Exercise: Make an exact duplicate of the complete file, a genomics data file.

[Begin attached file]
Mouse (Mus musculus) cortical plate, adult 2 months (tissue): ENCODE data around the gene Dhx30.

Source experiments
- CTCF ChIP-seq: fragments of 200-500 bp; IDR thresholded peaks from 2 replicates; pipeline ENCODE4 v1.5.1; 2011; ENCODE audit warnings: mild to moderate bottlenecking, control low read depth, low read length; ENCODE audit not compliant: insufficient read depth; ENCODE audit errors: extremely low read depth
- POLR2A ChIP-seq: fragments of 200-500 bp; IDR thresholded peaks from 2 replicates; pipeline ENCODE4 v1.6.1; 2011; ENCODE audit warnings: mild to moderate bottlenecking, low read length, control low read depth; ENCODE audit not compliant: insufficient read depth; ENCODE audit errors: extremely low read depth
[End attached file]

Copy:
Mouse (Mus musculus) cortical plate, adult 2 months (tissue): ENCODE data around the gene Dhx30.

Source experiments
- CTCF ChIP-seq: fragments of 200-500 bp; IDR thresholded peaks from 2 replicates; pipeline ENCODE4 v1.5.1; 2011; ENCODE audit warnings: mild to moderate bottlenecking, control low read depth, low read length; ENCODE audit not compliant: insufficient read depth; ENCODE audit errors: extremely low read depth
- POLR2A ChIP-seq: fragments of 200-500 bp; IDR thresholded peaks from 2 replicates; pipeline ENCODE4 v1.6.1; 2011; ENCODE audit warnings: mild to moderate bottlenecking, low read length, control low read depth; ENCODE audit not compliant: insufficient read depth; ENCODE audit errors: extremely low read depth